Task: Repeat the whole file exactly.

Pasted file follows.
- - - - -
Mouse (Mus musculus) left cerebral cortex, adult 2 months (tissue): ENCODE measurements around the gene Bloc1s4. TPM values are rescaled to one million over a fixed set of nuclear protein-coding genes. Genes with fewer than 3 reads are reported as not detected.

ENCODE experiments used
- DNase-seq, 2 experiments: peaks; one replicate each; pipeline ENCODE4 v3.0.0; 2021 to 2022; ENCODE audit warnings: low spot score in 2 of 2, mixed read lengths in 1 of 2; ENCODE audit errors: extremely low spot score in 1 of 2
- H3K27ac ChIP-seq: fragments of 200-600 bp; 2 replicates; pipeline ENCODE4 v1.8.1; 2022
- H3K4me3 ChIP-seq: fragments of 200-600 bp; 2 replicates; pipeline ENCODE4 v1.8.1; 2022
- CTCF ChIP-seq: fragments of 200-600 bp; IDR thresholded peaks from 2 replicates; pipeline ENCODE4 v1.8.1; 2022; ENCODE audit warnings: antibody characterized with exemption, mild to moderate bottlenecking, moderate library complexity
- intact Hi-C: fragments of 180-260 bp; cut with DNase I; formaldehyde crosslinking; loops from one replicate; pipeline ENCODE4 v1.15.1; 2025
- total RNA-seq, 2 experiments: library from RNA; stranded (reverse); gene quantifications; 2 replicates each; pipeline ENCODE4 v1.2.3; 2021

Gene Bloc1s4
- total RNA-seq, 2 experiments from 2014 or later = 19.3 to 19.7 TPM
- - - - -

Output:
Mouse (Mus musculus) left cerebral cortex, adult 2 months (tissue): ENCODE measurements around the gene Bloc1s4. TPM values are rescaled to one million over a fixed set of nuclear protein-coding genes. Genes with fewer than 3 reads are reported as not detected.

ENCODE experiments used
- DNase-seq, 2 experiments: peaks; one replicate each; pipeline ENCODE4 v3.0.0; 2021 to 2022; ENCODE audit warnings: low spot score in 2 of 2, mixed read lengths in 1 of 2; ENCODE audit errors: extremely low spot score in 1 of 2
- H3K27ac ChIP-seq: fragments of 200-600 bp; 2 replicates; pipeline ENCODE4 v1.8.1; 2022
- H3K4me3 ChIP-seq: fragments of 200-600 bp; 2 replicates; pipeline ENCODE4 v1.8.1; 2022
- CTCF ChIP-seq: fragments of 200-600 bp; IDR thresholded peaks from 2 replicates; pipeline ENCODE4 v1.8.1; 2022; ENCODE audit warnings: antibody characterized with exemption, mild to moderate bottlenecking, moderate library complexity
- intact Hi-C: fragments of 180-260 bp; cut with DNase I; formaldehyde crosslinking; loops from one replicate; pipeline ENCODE4 v1.15.1; 2025
- total RNA-seq, 2 experiments: library from RNA; stranded (reverse); gene quantifications; 2 replicates each; pipeline ENCODE4 v1.2.3; 2021

Gene Bloc1s4
- total RNA-seq, 2 experiments from 2014 or later = 19.3 to 19.7 TPM